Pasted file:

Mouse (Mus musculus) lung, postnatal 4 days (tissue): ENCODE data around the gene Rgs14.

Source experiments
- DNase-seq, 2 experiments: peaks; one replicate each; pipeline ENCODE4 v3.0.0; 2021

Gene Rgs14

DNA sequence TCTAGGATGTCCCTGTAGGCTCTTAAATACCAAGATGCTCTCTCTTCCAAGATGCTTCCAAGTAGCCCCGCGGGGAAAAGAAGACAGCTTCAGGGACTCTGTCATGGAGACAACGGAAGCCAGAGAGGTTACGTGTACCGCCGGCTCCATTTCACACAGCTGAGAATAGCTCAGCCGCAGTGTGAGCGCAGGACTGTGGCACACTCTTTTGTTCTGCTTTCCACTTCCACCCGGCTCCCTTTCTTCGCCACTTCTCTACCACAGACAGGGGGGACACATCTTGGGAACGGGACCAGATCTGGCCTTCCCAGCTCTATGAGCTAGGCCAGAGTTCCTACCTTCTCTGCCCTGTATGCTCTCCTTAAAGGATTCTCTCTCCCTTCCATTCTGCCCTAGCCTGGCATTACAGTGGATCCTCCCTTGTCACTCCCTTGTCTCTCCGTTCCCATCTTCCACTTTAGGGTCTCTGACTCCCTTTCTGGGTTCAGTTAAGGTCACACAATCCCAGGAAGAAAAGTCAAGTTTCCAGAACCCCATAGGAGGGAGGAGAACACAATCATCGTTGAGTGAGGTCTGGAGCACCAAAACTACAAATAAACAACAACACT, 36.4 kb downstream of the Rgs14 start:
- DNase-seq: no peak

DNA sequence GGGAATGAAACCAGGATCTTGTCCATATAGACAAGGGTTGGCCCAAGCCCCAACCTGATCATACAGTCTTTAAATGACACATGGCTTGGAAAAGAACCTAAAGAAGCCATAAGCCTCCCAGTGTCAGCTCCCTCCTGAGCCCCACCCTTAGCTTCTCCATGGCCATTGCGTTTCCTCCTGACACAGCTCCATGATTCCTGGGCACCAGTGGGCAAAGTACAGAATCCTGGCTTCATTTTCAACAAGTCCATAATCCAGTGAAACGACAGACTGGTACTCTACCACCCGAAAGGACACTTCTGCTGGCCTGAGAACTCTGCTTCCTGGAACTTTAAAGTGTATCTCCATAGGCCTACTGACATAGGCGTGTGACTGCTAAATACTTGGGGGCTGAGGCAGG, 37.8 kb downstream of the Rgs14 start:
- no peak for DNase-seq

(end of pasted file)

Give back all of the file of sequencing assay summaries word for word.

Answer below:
Mouse (Mus musculus) lung, postnatal 4 days (tissue): ENCODE data around the gene Rgs14.

Source experiments
- DNase-seq, 2 experiments: peaks; one replicate each; pipeline ENCODE4 v3.0.0; 2021

Gene Rgs14

DNA sequence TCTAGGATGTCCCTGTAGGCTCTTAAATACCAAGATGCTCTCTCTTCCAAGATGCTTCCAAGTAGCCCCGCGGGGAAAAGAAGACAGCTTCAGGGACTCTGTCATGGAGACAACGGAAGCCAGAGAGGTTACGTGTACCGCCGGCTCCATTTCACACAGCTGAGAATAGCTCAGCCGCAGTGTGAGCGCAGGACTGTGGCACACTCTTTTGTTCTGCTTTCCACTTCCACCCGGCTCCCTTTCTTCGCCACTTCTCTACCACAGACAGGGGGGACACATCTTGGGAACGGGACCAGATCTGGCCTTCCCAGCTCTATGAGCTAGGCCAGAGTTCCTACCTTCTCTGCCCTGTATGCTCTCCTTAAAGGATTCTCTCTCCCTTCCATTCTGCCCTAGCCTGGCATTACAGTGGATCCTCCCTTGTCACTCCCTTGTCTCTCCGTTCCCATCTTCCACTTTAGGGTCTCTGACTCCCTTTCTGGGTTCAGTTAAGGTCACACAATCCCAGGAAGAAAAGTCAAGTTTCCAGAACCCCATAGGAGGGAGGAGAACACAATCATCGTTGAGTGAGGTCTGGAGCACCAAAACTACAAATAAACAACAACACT, 36.4 kb downstream of the Rgs14 start:
- DNase-seq: no peak

DNA sequence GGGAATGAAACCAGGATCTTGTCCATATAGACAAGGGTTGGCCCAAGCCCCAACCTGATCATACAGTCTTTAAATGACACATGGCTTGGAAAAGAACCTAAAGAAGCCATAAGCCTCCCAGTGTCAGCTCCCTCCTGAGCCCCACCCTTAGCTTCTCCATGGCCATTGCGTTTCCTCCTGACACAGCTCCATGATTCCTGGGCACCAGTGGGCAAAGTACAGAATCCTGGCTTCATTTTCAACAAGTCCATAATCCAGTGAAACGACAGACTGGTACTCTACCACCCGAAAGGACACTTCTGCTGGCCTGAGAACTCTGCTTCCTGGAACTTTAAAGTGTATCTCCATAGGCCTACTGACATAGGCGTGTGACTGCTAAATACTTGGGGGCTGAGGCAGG, 37.8 kb downstream of the Rgs14 start:
- no peak for DNase-seq